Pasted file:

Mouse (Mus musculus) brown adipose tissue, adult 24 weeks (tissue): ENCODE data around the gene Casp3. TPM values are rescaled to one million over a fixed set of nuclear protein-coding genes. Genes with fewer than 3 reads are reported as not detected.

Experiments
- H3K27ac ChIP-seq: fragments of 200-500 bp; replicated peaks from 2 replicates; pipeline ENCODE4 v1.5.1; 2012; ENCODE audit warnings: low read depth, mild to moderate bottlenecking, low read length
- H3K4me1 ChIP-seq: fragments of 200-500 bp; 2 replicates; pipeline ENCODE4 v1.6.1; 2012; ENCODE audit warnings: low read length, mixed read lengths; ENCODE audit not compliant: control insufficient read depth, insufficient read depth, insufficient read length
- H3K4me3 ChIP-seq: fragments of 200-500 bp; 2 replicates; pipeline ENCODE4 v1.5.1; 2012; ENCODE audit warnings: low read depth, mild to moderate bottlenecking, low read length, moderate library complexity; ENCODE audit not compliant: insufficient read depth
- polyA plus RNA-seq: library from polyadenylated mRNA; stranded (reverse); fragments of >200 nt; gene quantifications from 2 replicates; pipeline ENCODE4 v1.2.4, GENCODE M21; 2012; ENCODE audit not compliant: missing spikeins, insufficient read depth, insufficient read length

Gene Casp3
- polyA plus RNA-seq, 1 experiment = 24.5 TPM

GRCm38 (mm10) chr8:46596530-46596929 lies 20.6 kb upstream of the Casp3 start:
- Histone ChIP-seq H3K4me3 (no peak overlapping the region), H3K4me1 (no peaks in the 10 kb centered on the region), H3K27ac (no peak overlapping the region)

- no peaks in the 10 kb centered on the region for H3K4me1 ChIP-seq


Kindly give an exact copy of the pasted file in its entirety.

Mouse (Mus musculus) brown adipose tissue, adult 24 weeks (tissue): ENCODE data around the gene Casp3. TPM values are rescaled to one million over a fixed set of nuclear protein-coding genes. Genes with fewer than 3 reads are reported as not detected.

Experiments
- H3K27ac ChIP-seq: fragments of 200-500 bp; replicated peaks from 2 replicates; pipeline ENCODE4 v1.5.1; 2012; ENCODE audit warnings: low read depth, mild to moderate bottlenecking, low read length
- H3K4me1 ChIP-seq: fragments of 200-500 bp; 2 replicates; pipeline ENCODE4 v1.6.1; 2012; ENCODE audit warnings: low read length, mixed read lengths; ENCODE audit not compliant: control insufficient read depth, insufficient read depth, insufficient read length
- H3K4me3 ChIP-seq: fragments of 200-500 bp; 2 replicates; pipeline ENCODE4 v1.5.1; 2012; ENCODE audit warnings: low read depth, mild to moderate bottlenecking, low read length, moderate library complexity; ENCODE audit not compliant: insufficient read depth
- polyA plus RNA-seq: library from polyadenylated mRNA; stranded (reverse); fragments of >200 nt; gene quantifications from 2 replicates; pipeline ENCODE4 v1.2.4, GENCODE M21; 2012; ENCODE audit not compliant: missing spikeins, insufficient read depth, insufficient read length

Gene Casp3
- polyA plus RNA-seq, 1 experiment = 24.5 TPM

GRCm38 (mm10) chr8:46596530-46596929 lies 20.6 kb upstream of the Casp3 start:
- Histone ChIP-seq H3K4me3 (no peak overlapping the region), H3K4me1 (no peaks in the 10 kb centered on the region), H3K27ac (no peak overlapping the region)

- no peaks in the 10 kb centered on the region for H3K4me1 ChIP-seq